Difference between revisions of "Largesse"

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(New page: Every nobleman has vassals - even the lowly knight has few squires who look to him for guidance - and Largesse, measured as a percentage of a lord's income, reflects how much is given back...)
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Revision as of 16:00, 16 February 2010

Every nobleman has vassals - even the lowly knight has few squires who look to him for guidance - and Largesse, measured as a percentage of a lord's income, reflects how much is given back to those vassals in terms of the customary gifts, exemptions, parties and the like expected of a noble lord. Largesse directly affects the loyalty of these vassals, which is a measure used by staff to determine whether or not they are likely to rebel, not send troops to a war, or take a lord's side in an internal dispute or when he takes an unpopular public position.

Every percentage of your income that goes to largesse results in a 1.5 percent increase in the loyalty of your vassals, and should be represented ICly with gifts, parties, feasts in vassals' honor and the like posed in scenes. Total loyalty is figured from a base 25, modified by +10 for House Li Halan, +5 for House Hawkwood, +0% for the Hazat, -5% for House al-Malik and -10% for House Decados. Loyalty may be further modified by staff for particular actions; typically, these actions have a modifier (positive or negative) and then a duration or set of conditions after which the modifier no longer applies. The 'default' amount of Largesse is roughly 30, resulting in a 45% increase to your vassals' loyalty - a total of roughly 70% loyalty on average.

A character can engage in IC actions to increase the loyalty of his vassals. We aren't going to require scenes from people in order to get these bonuses, but we suggest people RP around the activities laid out below. We assume they are occuring, however.

A noble is expected to keep a court for his vassals (or attend the court of his liege). The IC actions a player engages in with his peers can allow the staff to add or subtract loyalties, but when engaging with NPCs one of the following methods will be used, depending on the preference of the PC.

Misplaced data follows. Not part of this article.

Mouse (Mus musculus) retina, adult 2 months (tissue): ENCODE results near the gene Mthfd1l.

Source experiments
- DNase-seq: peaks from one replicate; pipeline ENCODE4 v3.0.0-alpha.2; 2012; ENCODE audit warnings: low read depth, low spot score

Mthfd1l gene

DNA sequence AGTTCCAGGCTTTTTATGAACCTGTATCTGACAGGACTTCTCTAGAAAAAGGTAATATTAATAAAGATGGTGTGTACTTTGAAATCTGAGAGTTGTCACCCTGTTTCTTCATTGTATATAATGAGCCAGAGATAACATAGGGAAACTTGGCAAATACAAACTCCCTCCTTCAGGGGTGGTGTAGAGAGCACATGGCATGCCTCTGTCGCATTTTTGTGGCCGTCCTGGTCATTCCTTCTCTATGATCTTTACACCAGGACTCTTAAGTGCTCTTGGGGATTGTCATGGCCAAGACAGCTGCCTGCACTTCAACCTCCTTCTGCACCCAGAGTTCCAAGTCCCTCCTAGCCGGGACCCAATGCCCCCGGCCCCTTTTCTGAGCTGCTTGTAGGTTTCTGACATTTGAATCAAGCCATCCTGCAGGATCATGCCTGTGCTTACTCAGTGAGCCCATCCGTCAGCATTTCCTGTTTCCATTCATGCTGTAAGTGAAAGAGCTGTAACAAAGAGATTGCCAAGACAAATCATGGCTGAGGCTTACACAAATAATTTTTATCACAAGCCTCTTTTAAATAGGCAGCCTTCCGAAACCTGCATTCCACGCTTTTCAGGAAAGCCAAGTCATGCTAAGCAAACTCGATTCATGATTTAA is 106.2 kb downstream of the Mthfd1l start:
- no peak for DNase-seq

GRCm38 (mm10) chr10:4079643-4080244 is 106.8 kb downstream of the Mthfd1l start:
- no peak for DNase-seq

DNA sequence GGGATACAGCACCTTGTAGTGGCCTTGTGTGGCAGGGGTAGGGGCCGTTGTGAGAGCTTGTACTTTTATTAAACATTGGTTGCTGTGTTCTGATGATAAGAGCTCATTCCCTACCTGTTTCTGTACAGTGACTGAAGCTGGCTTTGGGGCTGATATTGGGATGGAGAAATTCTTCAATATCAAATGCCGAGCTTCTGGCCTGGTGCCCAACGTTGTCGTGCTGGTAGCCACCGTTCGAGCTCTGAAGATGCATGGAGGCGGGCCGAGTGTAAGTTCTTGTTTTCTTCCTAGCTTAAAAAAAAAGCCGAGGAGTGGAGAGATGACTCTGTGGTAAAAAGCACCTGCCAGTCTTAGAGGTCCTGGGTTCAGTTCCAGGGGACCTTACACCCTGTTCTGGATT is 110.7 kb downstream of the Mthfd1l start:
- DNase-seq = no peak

The first is the most common- Extrovert/Passion/Calm + Leadership + appropriate blessings/curses will provide a goal number. For every point below 10 that goal number is, a -2 percent will be applied to Loyalty. For every point about 10, a +3 percent will be applied to Loyalty. This goal is representative of a noble's ability to carry himself around NPCs in a manner that speaks of his authority and ability.

Situational modifiers that activate blessings can increase this number- for example, a nobleman who is 'Disciplined' and has the high stat of 'Calm' will seem more lordly and commanding when he and his vassals are facing a direct military situation. Normally these bonuses last only for a scene, but for the purposes of modifying a PCs reactions with NPCs staff will determine how long the blessing/curse continues to modify the situation. Thus even if a noble isn't actually -in- combat, if his city is under siege he would get the benefit of his 'disciplined' blessing when determining NPC loyalty.

The second is a less common method, but employed frequently by House Decados- Wits+Politics+blessings/curses. For every point below ten, there is a -2 percent modifier that will be applied to loyalty. For every point about 10, a +1 percent modifier will applied to loyalty. This represents a much more cynical approach to maintaining the loyalty of your vassals- a noble who relies on this style of governing uses blackmail and gossip to keep his nobles unwilling to rise against him, and through political acumen is able to play the more rebellious elements against one another.